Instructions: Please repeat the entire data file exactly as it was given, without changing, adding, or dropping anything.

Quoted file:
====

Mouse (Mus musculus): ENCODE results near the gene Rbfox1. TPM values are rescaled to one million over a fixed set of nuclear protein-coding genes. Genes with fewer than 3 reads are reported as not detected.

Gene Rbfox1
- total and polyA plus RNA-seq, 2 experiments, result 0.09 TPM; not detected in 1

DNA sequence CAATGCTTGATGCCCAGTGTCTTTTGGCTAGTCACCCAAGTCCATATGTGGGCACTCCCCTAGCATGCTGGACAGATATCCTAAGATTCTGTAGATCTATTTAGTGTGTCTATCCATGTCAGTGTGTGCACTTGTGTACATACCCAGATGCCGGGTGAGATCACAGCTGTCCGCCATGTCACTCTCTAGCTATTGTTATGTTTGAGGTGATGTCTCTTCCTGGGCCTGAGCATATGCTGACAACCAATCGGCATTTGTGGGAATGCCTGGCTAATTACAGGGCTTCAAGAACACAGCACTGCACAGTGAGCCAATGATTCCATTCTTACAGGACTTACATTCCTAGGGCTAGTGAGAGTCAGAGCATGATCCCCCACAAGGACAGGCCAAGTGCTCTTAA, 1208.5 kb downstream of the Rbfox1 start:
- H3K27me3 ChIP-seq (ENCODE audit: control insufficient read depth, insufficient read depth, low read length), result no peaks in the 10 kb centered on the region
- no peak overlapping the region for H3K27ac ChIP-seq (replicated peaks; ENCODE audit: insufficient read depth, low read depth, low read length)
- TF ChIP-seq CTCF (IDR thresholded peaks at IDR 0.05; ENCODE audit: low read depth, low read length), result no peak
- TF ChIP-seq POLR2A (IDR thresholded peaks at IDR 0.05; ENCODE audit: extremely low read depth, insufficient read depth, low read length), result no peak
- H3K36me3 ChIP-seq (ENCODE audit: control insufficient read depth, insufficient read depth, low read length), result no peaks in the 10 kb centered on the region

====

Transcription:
Mouse (Mus musculus): ENCODE results near the gene Rbfox1. TPM values are rescaled to one million over a fixed set of nuclear protein-coding genes. Genes with fewer than 3 reads are reported as not detected.

Gene Rbfox1
- total and polyA plus RNA-seq, 2 experiments, result 0.09 TPM; not detected in 1

DNA sequence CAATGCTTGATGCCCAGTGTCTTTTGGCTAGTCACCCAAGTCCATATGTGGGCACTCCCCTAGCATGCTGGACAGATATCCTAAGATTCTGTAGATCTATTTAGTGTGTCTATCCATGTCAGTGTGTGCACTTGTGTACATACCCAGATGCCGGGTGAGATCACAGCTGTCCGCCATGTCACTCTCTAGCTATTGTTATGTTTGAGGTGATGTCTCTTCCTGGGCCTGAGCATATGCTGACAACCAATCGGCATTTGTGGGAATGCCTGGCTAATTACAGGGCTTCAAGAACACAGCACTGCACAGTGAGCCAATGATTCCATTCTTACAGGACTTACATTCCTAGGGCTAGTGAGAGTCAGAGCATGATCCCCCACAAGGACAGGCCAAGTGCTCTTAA, 1208.5 kb downstream of the Rbfox1 start:
- H3K27me3 ChIP-seq (ENCODE audit: control insufficient read depth, insufficient read depth, low read length), result no peaks in the 10 kb centered on the region
- no peak overlapping the region for H3K27ac ChIP-seq (replicated peaks; ENCODE audit: insufficient read depth, low read depth, low read length)
- TF ChIP-seq CTCF (IDR thresholded peaks at IDR 0.05; ENCODE audit: low read depth, low read length), result no peak
- TF ChIP-seq POLR2A (IDR thresholded peaks at IDR 0.05; ENCODE audit: extremely low read depth, insufficient read depth, low read length), result no peak
- H3K36me3 ChIP-seq (ENCODE audit: control insufficient read depth, insufficient read depth, low read length), result no peaks in the 10 kb centered on the region